Whooping cough (pertussis) booster vaccine

Date: July 2022, Version 2.0

Quick read

All pregnant women in the UK are advised to have a pertussis booster to help protect their baby from whooping cough after birth.

What is it?

The whooping cough (pertussis) vaccine protects against whooping cough infection.

The whooping cough vaccine recommended for pregnant women in the UK is called Boostrix IPV®.

Benefits

What are the benefits of having the whooping cough vaccination during pregnancy?

When a pregnant woman is vaccinated against whooping cough, her immunity against the disease passes to the unborn baby. This means that after the baby is born, they have a lower chance of catching whooping cough and could therefore avoid the serious complications that it can cause.

It is currently recommended that all pregnant women in the UK are vaccinated with Boostrix IPV® between 16 and 32 weeks of pregnancy. Women can still be vaccinated after 32 weeks of pregnancy but vaccination at this stage of pregnancy may not offer as much protection to the baby.

Risks

Are there any risks of having the whooping cough vaccination in pregnancy?

No. The baby is fully developed by 12 weeks of pregnancy so by the time that the vaccine is given it will not lead to a structural birth defect. Information from over 200,000 pregnant women who received the whooping cough vaccine raises no concerns that vaccination causes stillbirth, preterm birth, or low infant birth weight.

Alternatives

Are there any alternatives to having the whooping cough vaccination in pregnancy?

No. It is recommended that all pregnant women are vaccinated, including those who have had a whooping cough infection or the vaccination in a previous pregnancy. This is to ensure that high levels of immunity can pass to the baby.

No treatment

What if I prefer not to be vaccinated against whooping cough in pregnancy?

You can decline the vaccination. However, protection against whooping cough is very important for the baby as it can cause serious breathing problems that require hospital treatment and, in rare cases, can lead to death.

Will my baby need extra monitoring?

No. The whooping cough vaccine is routinely given in pregnancy and does not mean that any extra monitoring is required.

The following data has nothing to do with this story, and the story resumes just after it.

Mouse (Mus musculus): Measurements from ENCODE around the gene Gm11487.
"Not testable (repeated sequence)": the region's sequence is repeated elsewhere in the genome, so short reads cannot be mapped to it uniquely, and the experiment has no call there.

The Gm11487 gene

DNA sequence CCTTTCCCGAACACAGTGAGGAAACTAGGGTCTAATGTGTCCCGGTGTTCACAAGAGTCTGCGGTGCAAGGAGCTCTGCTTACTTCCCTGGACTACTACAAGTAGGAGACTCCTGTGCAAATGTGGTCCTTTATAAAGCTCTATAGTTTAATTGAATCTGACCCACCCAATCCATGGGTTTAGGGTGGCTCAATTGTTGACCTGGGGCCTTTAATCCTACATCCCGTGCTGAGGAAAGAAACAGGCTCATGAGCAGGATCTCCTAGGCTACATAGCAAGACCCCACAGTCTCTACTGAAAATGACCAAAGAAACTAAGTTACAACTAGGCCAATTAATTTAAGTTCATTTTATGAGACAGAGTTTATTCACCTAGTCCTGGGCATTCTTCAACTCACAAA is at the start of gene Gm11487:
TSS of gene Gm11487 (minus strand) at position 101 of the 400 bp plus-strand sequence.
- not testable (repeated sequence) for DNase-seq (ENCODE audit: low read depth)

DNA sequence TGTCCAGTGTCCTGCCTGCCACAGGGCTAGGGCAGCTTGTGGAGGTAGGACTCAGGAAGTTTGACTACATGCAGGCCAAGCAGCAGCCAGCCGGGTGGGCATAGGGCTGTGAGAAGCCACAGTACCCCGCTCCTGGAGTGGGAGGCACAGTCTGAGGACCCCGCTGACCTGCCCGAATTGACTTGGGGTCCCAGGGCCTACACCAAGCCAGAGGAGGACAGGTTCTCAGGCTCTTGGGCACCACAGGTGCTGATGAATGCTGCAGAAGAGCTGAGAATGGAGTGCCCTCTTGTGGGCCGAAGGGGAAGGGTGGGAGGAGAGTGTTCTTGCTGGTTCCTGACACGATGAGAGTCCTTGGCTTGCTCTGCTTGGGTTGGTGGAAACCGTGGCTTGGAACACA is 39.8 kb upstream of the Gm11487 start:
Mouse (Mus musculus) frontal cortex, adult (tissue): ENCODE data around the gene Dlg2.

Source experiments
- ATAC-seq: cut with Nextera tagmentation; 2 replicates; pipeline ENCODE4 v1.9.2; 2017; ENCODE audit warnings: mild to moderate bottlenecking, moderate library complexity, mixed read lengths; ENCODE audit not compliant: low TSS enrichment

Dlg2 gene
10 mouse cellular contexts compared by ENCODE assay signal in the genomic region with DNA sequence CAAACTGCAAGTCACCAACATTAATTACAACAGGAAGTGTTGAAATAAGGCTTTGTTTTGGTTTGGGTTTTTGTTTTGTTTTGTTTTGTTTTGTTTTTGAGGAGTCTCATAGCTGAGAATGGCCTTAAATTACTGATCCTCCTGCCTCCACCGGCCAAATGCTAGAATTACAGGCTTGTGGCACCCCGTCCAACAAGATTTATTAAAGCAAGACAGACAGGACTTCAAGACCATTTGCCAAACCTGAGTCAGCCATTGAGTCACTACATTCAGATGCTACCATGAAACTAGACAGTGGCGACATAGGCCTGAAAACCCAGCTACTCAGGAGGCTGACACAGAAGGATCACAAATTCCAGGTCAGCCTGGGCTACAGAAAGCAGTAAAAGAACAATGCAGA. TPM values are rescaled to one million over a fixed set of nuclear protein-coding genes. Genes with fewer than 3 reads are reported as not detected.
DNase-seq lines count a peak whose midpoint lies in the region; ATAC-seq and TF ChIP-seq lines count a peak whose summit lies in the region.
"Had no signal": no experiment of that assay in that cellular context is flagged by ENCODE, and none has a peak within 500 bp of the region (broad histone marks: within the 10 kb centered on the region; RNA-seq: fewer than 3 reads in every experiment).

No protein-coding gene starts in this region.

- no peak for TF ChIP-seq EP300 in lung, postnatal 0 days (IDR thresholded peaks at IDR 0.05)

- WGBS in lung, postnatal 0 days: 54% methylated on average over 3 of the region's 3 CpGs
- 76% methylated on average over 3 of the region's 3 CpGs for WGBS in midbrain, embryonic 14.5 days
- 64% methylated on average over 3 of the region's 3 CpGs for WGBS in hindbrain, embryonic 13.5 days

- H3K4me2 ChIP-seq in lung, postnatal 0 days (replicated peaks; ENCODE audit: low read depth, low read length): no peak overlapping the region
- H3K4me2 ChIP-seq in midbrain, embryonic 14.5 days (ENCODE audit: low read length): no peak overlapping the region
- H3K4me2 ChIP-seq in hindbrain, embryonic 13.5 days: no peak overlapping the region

Who can I talk to if I have questions?

If you have any questions about the information in this leaflet, please discuss them with your health care provider. They can access more detailed medical and scientific information from www.uktis.org.

How can I help to improve drug safety information for pregnant women in the future?

Our online reporting system (MyBump Portal) allows women who are currently pregnant to create a secure record of their pregnancy, collected through a series of questionnaires. You will be asked to enter information about your health, whether or not you take any medicines, your pregnancy outcome and your child's development. You can update your details at any time during pregnancy or afterwards. This information will help us better understand how medicines affect the health of pregnant women and their babies. Please visit the MyBump Portal to register.

General information
Sadly, miscarriage and birth defects can occur in any pregnancy.

Miscarriage occurs in about 1 in every 5 pregnancies, and 1 in every 40 babies are born with a birth defect. This is called the ‘background risk’ and happens whether medication is taken or not.

Most medicines cross the placenta and reach the baby. For many medications this is not a problem. However, some medicines can affect a baby’s growth and development.

If you take regular medication and are planning to conceive, you should discuss whether your medicine is safe to continue with your doctor/health care team before becoming pregnant. If you have an unplanned pregnancy while taking a medicine, you should tell your doctor as soon as possible.

If a new medicine is suggested for you during pregnancy, please make sure that the person prescribing it knows that you are pregnant. If you have any concerns about a medicine, you can check with your doctor, midwife or pharmacist.

Our Bumps information leaflets provide information about the effects of medicines in pregnancy so that you can decide, together with your healthcare provider, what is best for you and your baby.

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